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The Five Qualities of a Good Teammate Anyone Can Achieve

This article was based on episode 264 of The Modern Manager podcast. To hear this episode, and many more like it, you can subscribe to The Modern Manager Podcast on iTunes, Google Play, Spotify, iHeart Radio, Amazon, and Stitcher. Members of the Modern Manager community get 50% off Lance’s professional team development course, The Good Teammate Factory. Never miss a worksheet, episode or article: subscribe to Mamie’s newsletter.


When riding a bike or driving a car, there are moments when we need to shift gears. Maybe we’re approaching steeper terrain or slowing down to enter a curve. These “clutch” moments (named for the device that disengages the old gear and allows the new gear to take over) happen all the time in life as well. We may find ourselves needing to suddenly shift gears and make a quick decision to resolve an unexpected problem. At these times, the best teammates are those who ask themselves the question, “What’s best for the team?” They are choosing the “We” instead of “Me” gear, and that makes all the difference.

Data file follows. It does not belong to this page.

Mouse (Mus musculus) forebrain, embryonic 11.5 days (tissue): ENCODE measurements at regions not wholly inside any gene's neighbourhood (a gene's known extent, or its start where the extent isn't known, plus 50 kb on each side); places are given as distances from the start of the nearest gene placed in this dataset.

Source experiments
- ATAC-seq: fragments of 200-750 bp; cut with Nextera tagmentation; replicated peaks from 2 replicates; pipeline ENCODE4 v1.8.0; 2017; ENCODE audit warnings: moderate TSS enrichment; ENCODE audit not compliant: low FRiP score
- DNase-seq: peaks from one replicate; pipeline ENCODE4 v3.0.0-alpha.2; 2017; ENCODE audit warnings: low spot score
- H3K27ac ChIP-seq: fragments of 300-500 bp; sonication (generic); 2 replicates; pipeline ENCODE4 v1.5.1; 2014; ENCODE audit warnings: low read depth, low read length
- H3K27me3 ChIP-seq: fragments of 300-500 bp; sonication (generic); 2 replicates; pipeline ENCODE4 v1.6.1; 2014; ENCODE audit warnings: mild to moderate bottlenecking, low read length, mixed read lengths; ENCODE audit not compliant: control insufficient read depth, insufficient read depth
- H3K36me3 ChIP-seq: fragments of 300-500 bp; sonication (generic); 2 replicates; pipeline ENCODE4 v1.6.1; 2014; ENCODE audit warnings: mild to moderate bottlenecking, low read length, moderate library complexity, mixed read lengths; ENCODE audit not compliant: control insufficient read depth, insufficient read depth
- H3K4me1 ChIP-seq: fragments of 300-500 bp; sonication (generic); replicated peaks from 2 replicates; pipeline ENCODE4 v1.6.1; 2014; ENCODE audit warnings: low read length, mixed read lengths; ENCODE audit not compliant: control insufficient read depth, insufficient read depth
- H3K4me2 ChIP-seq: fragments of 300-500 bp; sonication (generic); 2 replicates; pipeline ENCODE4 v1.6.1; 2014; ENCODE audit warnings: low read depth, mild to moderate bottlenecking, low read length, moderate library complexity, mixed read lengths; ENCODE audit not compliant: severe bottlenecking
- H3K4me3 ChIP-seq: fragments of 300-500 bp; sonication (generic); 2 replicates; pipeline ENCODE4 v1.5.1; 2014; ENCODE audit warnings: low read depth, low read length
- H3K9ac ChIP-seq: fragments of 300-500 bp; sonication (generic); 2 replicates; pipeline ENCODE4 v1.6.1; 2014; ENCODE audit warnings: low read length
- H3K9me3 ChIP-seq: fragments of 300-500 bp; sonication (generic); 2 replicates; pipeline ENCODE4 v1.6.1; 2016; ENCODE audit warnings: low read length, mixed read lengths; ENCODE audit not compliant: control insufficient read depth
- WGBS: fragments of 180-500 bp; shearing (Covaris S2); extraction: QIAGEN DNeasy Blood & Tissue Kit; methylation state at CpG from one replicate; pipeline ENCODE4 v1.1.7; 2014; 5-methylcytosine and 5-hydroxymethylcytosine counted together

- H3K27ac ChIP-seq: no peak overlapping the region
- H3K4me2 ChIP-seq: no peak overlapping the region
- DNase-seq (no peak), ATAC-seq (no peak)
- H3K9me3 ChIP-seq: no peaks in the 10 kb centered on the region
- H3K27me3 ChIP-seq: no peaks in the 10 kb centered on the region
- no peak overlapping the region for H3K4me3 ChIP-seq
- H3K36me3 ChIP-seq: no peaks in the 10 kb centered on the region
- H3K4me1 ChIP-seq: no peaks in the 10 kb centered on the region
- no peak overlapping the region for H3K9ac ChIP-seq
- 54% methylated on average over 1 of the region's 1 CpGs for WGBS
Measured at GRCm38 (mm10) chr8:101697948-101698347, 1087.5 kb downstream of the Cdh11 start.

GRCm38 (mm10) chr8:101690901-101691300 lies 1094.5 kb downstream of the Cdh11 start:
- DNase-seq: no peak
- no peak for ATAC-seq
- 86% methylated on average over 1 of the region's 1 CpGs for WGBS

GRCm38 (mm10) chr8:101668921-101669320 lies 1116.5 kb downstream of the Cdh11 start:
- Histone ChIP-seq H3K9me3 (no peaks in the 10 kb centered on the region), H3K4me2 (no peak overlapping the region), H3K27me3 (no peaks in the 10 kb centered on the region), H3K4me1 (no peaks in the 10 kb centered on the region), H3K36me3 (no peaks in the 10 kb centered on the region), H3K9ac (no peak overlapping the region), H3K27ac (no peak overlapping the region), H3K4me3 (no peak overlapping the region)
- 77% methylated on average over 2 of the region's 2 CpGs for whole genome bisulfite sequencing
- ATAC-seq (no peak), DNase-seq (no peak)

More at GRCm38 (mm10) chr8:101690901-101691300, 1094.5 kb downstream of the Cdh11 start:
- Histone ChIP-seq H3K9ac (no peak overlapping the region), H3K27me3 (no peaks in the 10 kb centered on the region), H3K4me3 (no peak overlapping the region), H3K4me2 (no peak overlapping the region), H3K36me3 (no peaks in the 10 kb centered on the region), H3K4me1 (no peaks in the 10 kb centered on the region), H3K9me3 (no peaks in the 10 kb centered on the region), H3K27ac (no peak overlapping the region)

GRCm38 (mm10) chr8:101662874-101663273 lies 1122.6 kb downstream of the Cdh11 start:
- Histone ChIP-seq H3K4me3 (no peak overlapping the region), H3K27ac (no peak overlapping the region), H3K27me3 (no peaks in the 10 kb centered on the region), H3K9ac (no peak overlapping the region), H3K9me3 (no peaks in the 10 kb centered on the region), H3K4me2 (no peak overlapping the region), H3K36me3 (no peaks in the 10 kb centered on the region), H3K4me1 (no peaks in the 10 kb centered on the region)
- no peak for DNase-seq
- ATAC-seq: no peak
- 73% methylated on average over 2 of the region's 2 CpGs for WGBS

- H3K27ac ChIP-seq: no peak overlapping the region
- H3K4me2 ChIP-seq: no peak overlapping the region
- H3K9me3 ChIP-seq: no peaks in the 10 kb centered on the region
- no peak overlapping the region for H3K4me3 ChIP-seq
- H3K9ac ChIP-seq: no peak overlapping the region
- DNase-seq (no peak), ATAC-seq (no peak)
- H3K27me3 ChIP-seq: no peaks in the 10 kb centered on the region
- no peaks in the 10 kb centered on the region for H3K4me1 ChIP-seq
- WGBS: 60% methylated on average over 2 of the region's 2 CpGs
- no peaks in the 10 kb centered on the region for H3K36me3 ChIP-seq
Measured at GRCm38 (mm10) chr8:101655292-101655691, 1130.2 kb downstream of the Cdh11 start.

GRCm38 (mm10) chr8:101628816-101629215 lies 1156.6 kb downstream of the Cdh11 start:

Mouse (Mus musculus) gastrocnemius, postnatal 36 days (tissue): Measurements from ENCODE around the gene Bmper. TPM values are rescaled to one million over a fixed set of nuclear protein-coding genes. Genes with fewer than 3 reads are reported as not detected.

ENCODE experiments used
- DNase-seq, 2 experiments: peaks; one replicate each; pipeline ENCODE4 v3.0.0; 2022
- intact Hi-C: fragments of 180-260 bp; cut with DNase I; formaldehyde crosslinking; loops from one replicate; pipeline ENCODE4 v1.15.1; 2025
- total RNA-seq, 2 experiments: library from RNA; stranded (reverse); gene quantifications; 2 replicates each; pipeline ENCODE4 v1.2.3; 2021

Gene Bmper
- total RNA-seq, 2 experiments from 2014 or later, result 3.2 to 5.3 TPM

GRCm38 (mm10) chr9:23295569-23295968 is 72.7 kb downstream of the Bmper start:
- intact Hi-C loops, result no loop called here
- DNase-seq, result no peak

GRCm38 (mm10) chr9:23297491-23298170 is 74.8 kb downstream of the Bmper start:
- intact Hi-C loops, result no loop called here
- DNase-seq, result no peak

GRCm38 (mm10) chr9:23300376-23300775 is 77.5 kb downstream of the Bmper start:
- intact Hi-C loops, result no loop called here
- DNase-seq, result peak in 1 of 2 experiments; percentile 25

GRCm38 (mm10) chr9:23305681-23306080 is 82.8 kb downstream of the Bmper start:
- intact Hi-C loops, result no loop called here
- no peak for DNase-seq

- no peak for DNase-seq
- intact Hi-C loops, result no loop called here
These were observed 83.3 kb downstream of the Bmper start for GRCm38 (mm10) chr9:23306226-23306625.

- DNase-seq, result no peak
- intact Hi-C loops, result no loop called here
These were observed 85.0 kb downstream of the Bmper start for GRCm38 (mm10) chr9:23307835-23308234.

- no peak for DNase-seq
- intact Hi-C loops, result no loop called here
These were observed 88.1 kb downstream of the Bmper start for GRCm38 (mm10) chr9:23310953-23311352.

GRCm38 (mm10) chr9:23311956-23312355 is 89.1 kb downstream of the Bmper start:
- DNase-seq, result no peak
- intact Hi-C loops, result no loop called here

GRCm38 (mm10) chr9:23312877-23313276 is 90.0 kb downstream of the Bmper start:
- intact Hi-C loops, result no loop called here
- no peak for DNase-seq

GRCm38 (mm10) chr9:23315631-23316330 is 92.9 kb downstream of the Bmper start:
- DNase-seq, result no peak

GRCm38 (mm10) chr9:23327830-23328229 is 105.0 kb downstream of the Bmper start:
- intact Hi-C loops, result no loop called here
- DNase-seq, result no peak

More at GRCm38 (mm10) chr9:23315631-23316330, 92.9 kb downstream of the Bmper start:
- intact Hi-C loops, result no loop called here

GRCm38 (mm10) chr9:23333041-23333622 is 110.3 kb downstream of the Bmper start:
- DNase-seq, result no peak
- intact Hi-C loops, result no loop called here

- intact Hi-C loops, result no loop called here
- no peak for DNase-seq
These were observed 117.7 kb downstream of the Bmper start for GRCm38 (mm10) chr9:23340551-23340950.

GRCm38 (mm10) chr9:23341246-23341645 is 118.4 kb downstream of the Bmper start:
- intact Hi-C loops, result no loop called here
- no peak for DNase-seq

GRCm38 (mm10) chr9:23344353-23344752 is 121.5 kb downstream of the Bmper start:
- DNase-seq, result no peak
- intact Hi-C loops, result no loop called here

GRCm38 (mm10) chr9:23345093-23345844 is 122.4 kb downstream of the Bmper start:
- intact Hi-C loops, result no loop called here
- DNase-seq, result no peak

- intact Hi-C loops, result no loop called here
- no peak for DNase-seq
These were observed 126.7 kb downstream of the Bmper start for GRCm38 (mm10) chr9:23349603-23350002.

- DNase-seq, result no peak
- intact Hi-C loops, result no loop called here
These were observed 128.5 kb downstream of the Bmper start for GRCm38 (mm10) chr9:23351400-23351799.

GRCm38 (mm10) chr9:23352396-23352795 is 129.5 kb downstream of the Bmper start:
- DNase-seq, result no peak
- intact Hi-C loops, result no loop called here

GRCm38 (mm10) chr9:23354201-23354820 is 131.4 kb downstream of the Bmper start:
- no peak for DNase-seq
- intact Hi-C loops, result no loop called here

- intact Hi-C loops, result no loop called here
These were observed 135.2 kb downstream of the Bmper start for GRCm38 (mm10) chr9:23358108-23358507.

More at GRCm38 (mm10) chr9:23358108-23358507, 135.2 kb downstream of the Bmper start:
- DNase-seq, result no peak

Lance Loya introduced me to his “We Gear” philosophy. Lance is the founder and CEO of The Good Teammate Factory. A college basketball coach turned bestselling author, blogger, podcaster, and professional speaker, he is known for turning teambusters into good teammates. He has inspired readers and audiences around the globe through his books, keynotes, and seminars.


As Lance taught me, if we choose to pay attention to how we’re showing up and what’s needed most, we can learn how to be an amazing teammate. Lance explains here the 5 most important qualities to put our We Gear mindset into action, the 3 most impactful interactions you have with teammates, and what to do if one of your employees just keeps messing it up.


THE 5 QUALITIES ALL ‘WE GEAR’ TEAMMATES HAVE